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Old 04-17-2014, 04:13 PM   #8
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Changing essentially new oil?


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The Lucas Oil Stabilizer is sticky - kind of like chainsaw bar oil. It does not run off moving parts and leave them dry.

Again, I have no scientific evidence regarding its effectiveness. My evidence is anecdotal - in that, before we started using Lucas Stabilizer, we dropped at least one engine per summer during our lawn service years. After I started using it, I never dropped another engine. That may be purely circumstantial, but I'm happy to wager $12 per bottle on those circumstances.


You might want to read this article.


http://www.ultimatesyntheticoil.com/..._additives.htm
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Old 04-17-2014, 04:44 PM   #9
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Changing essentially new oil?


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You might want to read this article.


http://www.ultimatesyntheticoil.com/..._additives.htm
Yes, I've read that article that was written and distributed by Amsoil. Funny thing is, lots of people write the same kind of articles about Amsoil.

It should also be noted that it is posted by somebody who stands to make money off what it says. That alone is a huge red flag.
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Old 04-17-2014, 08:39 PM   #10
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Changing essentially new oil?


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Yes, I've read that article that was written and distributed by Amsoil. Funny thing is, lots of people write the same kind of articles about Amsoil.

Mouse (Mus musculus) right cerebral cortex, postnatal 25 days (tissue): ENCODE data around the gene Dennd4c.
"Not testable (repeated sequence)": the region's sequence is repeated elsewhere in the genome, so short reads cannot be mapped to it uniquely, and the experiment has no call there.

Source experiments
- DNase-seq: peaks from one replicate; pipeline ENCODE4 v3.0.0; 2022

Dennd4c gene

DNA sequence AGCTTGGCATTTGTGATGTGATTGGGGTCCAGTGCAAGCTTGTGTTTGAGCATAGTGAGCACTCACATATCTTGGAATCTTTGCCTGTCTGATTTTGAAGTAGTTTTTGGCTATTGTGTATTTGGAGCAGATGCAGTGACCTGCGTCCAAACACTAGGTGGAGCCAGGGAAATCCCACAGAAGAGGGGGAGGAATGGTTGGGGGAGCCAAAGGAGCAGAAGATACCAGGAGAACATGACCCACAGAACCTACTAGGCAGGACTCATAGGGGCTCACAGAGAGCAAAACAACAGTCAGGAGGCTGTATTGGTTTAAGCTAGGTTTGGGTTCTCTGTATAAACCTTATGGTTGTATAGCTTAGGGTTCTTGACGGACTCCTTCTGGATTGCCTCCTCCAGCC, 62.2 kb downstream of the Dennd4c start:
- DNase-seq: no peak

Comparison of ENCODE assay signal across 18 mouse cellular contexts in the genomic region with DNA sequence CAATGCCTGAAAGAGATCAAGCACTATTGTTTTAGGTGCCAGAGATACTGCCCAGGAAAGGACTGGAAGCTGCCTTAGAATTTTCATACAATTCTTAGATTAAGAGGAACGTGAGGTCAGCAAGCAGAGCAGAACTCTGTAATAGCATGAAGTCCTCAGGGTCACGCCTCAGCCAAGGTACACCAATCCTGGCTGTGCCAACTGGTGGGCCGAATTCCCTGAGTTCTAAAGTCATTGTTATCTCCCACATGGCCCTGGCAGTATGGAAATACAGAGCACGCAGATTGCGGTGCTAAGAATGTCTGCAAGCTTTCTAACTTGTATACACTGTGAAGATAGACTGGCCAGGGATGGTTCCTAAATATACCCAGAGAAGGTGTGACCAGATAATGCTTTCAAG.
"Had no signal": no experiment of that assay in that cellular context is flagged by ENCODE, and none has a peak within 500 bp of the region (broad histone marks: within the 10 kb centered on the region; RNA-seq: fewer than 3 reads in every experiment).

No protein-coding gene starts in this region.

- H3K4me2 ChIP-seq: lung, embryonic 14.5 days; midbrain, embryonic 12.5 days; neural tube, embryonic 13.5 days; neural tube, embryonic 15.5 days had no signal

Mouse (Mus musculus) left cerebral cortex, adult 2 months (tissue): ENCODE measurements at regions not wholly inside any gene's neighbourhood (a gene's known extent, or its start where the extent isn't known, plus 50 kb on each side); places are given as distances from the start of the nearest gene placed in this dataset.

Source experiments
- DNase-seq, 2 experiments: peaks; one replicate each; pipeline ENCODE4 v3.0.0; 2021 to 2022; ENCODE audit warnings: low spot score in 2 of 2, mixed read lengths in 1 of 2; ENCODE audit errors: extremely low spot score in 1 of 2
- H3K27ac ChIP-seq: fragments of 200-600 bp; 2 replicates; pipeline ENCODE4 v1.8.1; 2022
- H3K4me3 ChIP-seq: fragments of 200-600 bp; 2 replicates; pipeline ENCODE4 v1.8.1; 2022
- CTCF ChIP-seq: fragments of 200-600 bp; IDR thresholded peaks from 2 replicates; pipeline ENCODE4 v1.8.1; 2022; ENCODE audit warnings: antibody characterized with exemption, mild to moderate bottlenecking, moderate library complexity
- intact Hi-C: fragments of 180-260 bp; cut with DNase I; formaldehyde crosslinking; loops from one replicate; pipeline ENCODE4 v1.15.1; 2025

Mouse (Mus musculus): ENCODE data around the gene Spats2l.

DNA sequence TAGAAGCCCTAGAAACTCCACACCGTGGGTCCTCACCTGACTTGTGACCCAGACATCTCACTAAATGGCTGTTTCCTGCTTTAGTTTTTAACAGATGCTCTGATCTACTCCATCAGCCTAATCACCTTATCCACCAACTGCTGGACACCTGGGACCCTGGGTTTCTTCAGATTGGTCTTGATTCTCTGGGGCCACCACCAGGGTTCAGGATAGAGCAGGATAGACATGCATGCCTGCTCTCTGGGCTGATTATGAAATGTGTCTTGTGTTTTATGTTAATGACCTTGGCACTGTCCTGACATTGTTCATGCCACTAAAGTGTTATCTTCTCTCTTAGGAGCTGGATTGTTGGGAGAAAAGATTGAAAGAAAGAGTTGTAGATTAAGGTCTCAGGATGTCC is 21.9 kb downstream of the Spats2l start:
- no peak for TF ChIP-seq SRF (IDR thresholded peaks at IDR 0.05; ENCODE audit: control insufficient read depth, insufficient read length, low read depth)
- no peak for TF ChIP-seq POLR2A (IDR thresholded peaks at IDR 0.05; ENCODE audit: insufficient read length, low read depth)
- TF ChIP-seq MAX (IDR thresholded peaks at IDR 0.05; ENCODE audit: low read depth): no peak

It should also be noted that it is posted by somebody who stands to make money off what it says. That alone is a huge red flag.

Yes I guess they all do the same thing, after all it's their living and they all post to promote their product, here's another red flag.


http://www.nhra.net/apcm/templates/a...417&zoneid=101
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Old 04-17-2014, 08:45 PM   #11
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Changing essentially new oil?


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Yes I guess they all do the same thing, after all it's their living and they all post to promote their product, here's another red flag.

http://www.nhra.net/apcm/templates/a...417&zoneid=101
One of the problems with the first link you posted is that the guy is comparing Slick 50 with Lucas Oil Stabilizer. Anyone who has been around both products knows they are completely dissimilar, and any comparison absurd.

There is absolutely nothing magical or mysterious about Lucas Oil Stabilizer. As I said earlier, it increases viscosity, and it is sticky - like chainsaw bar oil. In some applications that is a very good thing.